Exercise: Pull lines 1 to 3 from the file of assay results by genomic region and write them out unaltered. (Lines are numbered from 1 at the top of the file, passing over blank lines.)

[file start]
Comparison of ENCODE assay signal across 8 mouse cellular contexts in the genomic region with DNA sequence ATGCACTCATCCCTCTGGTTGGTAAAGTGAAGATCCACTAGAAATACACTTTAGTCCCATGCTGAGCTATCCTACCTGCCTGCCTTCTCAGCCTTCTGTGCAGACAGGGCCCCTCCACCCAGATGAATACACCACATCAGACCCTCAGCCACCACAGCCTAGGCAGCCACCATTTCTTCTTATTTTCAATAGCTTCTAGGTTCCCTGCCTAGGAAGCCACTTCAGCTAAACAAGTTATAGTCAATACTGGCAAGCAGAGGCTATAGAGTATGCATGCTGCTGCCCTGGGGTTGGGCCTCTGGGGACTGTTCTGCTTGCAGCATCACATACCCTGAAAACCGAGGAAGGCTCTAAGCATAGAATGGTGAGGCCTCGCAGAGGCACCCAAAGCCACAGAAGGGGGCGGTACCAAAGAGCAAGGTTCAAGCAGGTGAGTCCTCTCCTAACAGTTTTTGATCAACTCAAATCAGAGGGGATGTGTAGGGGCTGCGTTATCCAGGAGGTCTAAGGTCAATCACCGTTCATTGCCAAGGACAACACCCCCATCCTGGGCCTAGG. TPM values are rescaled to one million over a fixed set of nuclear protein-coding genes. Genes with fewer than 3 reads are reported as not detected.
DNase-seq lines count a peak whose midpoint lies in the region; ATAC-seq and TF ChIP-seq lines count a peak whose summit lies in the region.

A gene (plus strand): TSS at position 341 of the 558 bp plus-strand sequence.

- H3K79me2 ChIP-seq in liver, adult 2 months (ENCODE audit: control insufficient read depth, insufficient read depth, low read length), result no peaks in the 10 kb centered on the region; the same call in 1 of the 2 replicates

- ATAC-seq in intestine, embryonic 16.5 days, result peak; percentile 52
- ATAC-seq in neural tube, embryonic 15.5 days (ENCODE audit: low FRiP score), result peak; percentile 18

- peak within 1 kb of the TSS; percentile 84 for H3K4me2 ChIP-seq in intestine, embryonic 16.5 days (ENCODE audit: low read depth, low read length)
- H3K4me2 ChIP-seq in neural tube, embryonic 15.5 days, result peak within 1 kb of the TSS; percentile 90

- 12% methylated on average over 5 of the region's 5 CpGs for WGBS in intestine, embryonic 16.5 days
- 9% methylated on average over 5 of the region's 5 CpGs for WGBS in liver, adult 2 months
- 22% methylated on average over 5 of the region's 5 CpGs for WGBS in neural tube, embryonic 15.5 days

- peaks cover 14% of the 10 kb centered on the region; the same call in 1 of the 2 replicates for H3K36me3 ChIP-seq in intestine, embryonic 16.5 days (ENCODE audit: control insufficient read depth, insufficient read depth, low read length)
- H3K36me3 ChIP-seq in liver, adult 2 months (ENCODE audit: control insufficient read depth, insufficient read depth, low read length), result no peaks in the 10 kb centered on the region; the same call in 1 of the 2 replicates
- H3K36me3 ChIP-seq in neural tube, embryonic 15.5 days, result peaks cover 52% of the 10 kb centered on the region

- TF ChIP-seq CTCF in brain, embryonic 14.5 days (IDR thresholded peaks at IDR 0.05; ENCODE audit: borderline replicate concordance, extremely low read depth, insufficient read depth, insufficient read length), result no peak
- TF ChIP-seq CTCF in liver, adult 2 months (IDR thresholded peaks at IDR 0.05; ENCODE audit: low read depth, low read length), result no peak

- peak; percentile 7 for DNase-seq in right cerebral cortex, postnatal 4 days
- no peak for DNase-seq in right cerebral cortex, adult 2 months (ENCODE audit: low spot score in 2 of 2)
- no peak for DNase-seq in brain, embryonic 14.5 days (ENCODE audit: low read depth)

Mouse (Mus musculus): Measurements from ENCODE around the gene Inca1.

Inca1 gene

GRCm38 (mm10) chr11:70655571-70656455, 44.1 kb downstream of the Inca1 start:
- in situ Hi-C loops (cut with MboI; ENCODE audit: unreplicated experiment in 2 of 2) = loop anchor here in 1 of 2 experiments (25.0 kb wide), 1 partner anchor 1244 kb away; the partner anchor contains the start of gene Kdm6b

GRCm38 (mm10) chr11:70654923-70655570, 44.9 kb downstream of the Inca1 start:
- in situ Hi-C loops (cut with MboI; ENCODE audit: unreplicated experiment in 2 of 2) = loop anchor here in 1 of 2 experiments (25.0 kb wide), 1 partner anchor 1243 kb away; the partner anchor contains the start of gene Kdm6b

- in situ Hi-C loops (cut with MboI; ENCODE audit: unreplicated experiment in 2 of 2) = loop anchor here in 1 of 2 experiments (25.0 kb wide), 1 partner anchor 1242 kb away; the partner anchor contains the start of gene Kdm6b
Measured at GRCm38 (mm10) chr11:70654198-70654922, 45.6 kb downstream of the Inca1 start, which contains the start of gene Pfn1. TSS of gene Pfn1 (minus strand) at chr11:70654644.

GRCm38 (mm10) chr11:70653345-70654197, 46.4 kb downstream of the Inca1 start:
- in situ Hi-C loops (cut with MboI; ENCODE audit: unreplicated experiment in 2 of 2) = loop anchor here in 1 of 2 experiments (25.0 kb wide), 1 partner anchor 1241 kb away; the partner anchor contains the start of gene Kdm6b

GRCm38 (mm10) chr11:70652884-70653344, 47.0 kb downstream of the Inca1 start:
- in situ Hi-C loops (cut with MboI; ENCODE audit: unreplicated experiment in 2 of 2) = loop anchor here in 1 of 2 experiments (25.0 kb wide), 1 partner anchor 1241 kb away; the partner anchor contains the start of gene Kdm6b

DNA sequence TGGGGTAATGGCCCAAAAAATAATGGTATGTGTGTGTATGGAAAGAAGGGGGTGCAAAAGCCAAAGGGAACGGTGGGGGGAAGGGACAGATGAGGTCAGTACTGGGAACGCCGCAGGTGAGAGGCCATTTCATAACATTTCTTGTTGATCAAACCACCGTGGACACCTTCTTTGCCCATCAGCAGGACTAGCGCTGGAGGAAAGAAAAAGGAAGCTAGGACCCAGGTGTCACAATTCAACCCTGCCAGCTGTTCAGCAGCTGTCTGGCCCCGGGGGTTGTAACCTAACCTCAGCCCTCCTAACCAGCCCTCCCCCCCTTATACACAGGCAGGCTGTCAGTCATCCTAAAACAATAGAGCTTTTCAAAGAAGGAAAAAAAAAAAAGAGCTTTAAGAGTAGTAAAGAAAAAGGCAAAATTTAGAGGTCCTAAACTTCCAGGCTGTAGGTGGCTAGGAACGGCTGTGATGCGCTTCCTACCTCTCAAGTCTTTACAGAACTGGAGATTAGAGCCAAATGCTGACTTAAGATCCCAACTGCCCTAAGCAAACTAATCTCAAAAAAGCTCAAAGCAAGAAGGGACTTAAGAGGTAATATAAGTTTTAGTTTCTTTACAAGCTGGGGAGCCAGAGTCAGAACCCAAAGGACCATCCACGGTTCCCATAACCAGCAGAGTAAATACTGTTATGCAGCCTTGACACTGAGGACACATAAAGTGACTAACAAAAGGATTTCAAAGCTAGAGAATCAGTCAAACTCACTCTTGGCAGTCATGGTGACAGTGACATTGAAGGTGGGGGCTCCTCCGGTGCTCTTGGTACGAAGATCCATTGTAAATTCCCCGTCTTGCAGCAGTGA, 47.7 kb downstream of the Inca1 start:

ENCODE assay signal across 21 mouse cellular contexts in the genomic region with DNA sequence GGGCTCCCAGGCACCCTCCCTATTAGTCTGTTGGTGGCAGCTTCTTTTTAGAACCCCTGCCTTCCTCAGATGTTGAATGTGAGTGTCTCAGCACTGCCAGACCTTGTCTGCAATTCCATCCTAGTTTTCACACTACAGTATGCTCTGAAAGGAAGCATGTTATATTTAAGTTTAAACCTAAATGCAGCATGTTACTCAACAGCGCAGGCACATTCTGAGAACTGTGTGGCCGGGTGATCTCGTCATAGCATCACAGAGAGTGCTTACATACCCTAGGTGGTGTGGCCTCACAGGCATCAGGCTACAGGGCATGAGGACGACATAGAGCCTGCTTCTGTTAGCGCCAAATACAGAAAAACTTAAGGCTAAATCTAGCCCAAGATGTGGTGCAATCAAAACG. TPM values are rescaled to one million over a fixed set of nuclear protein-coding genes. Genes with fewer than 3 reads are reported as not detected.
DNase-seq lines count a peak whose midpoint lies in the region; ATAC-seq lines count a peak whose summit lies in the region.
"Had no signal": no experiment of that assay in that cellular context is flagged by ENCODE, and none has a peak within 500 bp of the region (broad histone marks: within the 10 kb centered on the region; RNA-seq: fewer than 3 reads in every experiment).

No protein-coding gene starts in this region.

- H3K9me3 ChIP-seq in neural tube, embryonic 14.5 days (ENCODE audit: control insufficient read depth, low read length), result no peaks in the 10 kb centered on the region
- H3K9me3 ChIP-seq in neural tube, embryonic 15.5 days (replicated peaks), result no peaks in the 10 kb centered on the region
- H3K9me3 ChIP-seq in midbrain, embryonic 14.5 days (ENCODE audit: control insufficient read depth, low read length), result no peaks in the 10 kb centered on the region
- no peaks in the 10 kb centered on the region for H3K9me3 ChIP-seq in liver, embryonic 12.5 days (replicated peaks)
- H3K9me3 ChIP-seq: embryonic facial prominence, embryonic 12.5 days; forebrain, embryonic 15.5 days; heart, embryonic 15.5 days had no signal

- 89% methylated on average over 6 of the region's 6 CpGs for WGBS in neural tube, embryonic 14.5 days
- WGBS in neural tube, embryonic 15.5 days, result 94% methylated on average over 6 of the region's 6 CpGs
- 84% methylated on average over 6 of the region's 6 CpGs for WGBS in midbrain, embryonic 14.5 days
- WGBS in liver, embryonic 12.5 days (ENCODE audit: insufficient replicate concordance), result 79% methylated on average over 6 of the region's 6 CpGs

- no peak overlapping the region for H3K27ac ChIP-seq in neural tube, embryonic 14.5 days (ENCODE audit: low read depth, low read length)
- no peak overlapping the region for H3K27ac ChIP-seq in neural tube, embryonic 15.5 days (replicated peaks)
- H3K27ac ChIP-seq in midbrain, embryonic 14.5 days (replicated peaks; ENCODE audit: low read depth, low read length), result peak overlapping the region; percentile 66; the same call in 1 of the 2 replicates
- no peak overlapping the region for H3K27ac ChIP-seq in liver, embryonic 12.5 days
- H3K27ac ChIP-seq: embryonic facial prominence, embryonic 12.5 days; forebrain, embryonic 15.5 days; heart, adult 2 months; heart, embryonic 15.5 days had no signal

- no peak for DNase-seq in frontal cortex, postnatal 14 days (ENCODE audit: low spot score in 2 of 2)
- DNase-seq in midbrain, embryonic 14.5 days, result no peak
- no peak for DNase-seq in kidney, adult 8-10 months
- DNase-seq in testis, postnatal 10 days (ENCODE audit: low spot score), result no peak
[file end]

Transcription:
Comparison of ENCODE assay signal across 8 mouse cellular contexts in the genomic region with DNA sequence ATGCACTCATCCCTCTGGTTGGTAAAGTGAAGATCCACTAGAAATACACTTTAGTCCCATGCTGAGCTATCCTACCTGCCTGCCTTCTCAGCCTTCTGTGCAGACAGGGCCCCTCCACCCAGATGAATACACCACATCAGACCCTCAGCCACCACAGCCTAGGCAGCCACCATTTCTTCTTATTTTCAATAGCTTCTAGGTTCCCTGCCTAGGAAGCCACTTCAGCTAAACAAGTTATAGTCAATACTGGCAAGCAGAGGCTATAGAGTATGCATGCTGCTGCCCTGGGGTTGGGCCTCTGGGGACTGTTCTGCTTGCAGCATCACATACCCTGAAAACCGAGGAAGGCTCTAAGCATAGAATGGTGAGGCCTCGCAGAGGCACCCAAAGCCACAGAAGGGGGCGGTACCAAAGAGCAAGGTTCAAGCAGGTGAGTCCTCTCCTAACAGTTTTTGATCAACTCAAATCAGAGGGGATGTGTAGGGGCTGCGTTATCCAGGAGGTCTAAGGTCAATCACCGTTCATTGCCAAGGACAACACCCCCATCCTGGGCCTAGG. TPM values are rescaled to one million over a fixed set of nuclear protein-coding genes. Genes with fewer than 3 reads are reported as not detected.
DNase-seq lines count a peak whose midpoint lies in the region; ATAC-seq and TF ChIP-seq lines count a peak whose summit lies in the region.

A gene (plus strand): TSS at position 341 of the 558 bp plus-strand sequence.